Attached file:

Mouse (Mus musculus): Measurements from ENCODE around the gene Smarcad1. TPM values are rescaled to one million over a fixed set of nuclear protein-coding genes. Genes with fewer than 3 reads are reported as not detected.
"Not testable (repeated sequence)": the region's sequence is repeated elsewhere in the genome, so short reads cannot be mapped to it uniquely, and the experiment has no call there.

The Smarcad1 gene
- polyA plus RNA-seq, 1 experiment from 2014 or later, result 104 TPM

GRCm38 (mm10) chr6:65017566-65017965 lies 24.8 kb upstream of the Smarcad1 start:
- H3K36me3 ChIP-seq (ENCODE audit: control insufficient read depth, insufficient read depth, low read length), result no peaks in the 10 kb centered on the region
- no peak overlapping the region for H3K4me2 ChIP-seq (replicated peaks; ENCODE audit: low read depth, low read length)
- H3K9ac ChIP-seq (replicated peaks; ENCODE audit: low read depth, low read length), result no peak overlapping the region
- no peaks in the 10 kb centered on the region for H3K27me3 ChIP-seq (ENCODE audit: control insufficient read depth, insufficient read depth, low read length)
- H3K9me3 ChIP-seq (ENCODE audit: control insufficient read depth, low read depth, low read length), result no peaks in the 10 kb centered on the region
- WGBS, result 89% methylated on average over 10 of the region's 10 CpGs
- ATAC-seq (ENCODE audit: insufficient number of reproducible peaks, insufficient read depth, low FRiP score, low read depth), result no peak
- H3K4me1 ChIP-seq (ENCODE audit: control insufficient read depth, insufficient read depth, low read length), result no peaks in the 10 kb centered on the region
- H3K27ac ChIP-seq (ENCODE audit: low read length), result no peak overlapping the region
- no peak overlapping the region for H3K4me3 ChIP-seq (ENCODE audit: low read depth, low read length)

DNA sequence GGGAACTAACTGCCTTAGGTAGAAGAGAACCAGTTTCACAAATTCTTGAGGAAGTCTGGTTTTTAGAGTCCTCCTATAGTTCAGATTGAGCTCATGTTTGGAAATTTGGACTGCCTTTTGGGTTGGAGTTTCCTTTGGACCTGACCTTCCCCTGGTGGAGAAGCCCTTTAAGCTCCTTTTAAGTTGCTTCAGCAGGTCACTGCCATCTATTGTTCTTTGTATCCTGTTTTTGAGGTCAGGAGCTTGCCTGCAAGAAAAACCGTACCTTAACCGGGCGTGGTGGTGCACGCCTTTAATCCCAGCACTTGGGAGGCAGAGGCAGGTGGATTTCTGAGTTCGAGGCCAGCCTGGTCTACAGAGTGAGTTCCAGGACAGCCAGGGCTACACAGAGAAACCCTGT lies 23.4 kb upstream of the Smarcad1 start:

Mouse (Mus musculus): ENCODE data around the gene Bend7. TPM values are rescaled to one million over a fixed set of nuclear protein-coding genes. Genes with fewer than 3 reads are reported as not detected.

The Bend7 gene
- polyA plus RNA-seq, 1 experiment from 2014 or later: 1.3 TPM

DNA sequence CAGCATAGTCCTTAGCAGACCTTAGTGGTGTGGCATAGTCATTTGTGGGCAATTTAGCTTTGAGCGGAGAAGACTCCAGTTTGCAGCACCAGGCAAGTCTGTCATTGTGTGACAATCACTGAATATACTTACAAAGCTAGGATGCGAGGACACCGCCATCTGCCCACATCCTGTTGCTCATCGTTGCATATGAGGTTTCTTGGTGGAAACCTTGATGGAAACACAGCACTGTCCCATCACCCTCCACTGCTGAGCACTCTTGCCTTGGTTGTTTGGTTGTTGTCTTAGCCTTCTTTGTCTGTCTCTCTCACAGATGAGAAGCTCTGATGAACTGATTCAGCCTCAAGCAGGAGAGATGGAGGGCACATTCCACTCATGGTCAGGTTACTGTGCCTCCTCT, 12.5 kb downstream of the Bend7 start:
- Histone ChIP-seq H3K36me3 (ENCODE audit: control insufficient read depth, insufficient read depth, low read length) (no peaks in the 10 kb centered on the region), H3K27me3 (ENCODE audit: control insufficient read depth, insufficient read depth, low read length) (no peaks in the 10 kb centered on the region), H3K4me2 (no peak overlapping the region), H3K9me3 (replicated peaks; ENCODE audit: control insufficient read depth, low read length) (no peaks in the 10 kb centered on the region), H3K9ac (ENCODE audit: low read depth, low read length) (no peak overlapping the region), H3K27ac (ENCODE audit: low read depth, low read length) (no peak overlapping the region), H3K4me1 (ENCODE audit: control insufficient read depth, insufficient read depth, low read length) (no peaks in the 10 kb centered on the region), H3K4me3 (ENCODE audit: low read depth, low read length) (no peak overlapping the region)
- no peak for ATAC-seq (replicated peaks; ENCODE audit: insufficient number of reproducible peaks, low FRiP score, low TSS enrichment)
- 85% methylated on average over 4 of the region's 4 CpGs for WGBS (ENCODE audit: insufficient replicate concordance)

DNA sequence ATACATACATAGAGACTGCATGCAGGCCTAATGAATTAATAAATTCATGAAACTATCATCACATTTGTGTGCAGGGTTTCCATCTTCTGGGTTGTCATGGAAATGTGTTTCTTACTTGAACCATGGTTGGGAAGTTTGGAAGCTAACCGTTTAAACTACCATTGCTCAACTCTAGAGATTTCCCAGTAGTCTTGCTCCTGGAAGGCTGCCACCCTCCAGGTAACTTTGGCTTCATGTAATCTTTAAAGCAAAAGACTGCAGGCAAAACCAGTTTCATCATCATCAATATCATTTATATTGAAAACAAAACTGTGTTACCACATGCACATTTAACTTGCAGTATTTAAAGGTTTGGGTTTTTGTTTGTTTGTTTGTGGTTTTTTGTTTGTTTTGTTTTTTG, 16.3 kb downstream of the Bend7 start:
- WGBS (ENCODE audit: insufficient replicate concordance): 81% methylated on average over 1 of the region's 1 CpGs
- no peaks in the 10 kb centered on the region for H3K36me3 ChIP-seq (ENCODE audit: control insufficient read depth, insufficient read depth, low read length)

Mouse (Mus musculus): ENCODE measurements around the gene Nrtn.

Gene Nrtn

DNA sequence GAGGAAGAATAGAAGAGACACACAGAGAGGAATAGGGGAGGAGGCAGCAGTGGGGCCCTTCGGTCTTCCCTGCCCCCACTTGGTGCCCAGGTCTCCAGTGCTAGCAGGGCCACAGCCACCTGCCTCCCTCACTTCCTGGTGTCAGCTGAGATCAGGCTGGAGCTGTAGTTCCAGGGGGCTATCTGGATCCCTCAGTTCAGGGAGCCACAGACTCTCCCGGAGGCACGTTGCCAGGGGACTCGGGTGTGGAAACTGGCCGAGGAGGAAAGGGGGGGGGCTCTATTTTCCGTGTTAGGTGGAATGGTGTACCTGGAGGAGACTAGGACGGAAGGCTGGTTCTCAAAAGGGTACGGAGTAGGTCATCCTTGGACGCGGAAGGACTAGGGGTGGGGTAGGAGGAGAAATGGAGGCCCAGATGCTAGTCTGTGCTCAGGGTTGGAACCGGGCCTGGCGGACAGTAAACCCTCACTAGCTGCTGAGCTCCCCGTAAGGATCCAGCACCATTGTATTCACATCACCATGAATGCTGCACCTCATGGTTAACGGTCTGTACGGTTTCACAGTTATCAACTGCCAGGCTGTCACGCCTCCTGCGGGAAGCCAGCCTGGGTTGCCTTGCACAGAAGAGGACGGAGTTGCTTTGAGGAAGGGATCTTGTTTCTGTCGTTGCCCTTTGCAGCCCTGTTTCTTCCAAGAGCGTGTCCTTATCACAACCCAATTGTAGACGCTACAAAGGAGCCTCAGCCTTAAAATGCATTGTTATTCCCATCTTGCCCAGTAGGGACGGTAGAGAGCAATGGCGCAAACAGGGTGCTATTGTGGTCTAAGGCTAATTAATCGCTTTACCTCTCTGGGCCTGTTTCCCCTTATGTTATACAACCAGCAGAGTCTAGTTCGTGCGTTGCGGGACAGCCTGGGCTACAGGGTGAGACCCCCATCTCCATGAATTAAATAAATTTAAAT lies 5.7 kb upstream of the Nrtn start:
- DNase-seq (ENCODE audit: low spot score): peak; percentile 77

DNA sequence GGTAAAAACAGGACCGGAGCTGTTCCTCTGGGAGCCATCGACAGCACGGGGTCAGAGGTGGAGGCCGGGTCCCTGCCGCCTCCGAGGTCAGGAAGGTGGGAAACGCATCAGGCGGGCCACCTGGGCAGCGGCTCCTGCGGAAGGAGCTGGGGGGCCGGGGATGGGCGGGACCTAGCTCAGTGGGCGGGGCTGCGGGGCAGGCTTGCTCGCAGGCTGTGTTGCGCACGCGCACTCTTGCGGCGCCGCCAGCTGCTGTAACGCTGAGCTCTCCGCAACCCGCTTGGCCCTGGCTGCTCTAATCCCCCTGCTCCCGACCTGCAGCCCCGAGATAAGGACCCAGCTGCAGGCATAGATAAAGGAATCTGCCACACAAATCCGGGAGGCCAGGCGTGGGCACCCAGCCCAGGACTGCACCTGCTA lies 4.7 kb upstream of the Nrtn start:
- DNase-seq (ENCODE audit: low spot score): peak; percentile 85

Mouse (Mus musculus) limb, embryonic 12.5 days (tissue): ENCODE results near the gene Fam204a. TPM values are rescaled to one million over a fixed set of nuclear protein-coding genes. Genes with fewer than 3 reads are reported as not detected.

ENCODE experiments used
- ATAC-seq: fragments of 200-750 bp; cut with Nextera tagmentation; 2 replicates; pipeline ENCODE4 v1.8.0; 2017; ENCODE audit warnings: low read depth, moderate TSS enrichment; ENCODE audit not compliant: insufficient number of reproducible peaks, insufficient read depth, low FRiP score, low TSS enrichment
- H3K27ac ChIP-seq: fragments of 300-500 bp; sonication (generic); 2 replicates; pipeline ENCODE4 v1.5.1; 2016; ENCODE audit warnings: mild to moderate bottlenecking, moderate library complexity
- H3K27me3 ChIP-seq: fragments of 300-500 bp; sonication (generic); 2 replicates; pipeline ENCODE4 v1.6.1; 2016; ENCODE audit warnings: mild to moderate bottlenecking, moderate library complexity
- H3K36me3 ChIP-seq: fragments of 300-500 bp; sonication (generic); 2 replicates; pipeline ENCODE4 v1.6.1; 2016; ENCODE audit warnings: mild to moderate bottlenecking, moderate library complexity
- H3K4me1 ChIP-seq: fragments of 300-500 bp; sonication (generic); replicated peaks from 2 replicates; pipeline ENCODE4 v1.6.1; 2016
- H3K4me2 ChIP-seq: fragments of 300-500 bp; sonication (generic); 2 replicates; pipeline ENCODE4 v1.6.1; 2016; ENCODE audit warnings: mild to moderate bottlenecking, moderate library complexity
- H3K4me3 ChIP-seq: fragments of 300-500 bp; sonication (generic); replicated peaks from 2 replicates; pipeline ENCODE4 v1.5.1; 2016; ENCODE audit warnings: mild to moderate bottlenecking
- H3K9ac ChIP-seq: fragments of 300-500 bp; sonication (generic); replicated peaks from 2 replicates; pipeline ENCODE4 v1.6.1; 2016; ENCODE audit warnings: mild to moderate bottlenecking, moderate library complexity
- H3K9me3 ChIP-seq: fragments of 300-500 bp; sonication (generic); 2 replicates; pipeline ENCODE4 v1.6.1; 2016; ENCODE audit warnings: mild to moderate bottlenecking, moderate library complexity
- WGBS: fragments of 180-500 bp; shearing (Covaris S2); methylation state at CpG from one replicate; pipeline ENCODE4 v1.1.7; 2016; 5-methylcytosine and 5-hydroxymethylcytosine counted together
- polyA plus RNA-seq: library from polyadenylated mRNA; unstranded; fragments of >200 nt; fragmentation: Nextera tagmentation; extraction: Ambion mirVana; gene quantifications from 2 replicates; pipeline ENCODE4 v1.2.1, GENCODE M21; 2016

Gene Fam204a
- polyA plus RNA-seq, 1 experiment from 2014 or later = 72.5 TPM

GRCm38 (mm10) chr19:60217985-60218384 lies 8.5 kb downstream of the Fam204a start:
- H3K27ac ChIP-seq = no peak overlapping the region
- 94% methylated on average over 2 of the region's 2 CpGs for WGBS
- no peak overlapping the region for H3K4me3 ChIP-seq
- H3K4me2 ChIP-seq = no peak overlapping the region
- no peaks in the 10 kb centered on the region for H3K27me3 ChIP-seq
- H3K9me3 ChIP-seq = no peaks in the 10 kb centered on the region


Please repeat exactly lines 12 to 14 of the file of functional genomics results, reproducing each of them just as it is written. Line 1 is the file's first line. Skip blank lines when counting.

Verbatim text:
- ATAC-seq (ENCODE audit: insufficient number of reproducible peaks, insufficient read depth, low FRiP score, low read depth), result no peak
- H3K4me1 ChIP-seq (ENCODE audit: control insufficient read depth, insufficient read depth, low read length), result no peaks in the 10 kb centered on the region
- H3K27ac ChIP-seq (ENCODE audit: low read length), result no peak overlapping the region